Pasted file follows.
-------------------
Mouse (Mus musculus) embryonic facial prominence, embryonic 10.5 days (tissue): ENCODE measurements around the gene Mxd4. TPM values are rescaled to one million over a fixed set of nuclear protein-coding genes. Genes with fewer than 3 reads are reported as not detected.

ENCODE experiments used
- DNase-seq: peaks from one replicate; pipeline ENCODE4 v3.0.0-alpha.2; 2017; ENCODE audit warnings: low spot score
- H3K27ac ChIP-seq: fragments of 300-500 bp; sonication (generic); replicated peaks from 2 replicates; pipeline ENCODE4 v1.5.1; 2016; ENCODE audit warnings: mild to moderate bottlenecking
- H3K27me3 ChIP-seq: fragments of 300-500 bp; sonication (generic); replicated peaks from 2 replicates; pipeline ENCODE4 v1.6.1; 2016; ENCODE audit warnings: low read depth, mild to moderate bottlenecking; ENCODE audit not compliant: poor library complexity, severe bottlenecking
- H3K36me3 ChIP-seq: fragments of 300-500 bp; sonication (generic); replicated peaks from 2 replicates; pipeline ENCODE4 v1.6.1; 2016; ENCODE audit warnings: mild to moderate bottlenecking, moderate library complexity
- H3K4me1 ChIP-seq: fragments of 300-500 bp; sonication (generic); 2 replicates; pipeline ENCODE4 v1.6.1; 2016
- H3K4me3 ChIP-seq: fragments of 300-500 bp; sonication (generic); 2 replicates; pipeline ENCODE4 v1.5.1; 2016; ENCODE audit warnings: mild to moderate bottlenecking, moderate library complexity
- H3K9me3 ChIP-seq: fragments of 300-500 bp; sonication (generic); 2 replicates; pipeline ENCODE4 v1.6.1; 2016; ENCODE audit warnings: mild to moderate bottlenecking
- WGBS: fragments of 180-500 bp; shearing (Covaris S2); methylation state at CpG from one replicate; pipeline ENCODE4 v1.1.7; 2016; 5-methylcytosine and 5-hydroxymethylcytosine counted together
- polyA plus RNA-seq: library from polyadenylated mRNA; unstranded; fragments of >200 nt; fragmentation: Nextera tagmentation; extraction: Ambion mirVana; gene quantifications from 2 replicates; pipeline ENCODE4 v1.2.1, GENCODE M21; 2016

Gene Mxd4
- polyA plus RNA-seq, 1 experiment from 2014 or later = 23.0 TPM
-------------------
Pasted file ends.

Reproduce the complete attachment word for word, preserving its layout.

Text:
Mouse (Mus musculus) embryonic facial prominence, embryonic 10.5 days (tissue): ENCODE measurements around the gene Mxd4. TPM values are rescaled to one million over a fixed set of nuclear protein-coding genes. Genes with fewer than 3 reads are reported as not detected.

ENCODE experiments used
- DNase-seq: peaks from one replicate; pipeline ENCODE4 v3.0.0-alpha.2; 2017; ENCODE audit warnings: low spot score
- H3K27ac ChIP-seq: fragments of 300-500 bp; sonication (generic); replicated peaks from 2 replicates; pipeline ENCODE4 v1.5.1; 2016; ENCODE audit warnings: mild to moderate bottlenecking
- H3K27me3 ChIP-seq: fragments of 300-500 bp; sonication (generic); replicated peaks from 2 replicates; pipeline ENCODE4 v1.6.1; 2016; ENCODE audit warnings: low read depth, mild to moderate bottlenecking; ENCODE audit not compliant: poor library complexity, severe bottlenecking
- H3K36me3 ChIP-seq: fragments of 300-500 bp; sonication (generic); replicated peaks from 2 replicates; pipeline ENCODE4 v1.6.1; 2016; ENCODE audit warnings: mild to moderate bottlenecking, moderate library complexity
- H3K4me1 ChIP-seq: fragments of 300-500 bp; sonication (generic); 2 replicates; pipeline ENCODE4 v1.6.1; 2016
- H3K4me3 ChIP-seq: fragments of 300-500 bp; sonication (generic); 2 replicates; pipeline ENCODE4 v1.5.1; 2016; ENCODE audit warnings: mild to moderate bottlenecking, moderate library complexity
- H3K9me3 ChIP-seq: fragments of 300-500 bp; sonication (generic); 2 replicates; pipeline ENCODE4 v1.6.1; 2016; ENCODE audit warnings: mild to moderate bottlenecking
- WGBS: fragments of 180-500 bp; shearing (Covaris S2); methylation state at CpG from one replicate; pipeline ENCODE4 v1.1.7; 2016; 5-methylcytosine and 5-hydroxymethylcytosine counted together
- polyA plus RNA-seq: library from polyadenylated mRNA; unstranded; fragments of >200 nt; fragmentation: Nextera tagmentation; extraction: Ambion mirVana; gene quantifications from 2 replicates; pipeline ENCODE4 v1.2.1, GENCODE M21; 2016

Gene Mxd4
- polyA plus RNA-seq, 1 experiment from 2014 or later = 23.0 TPM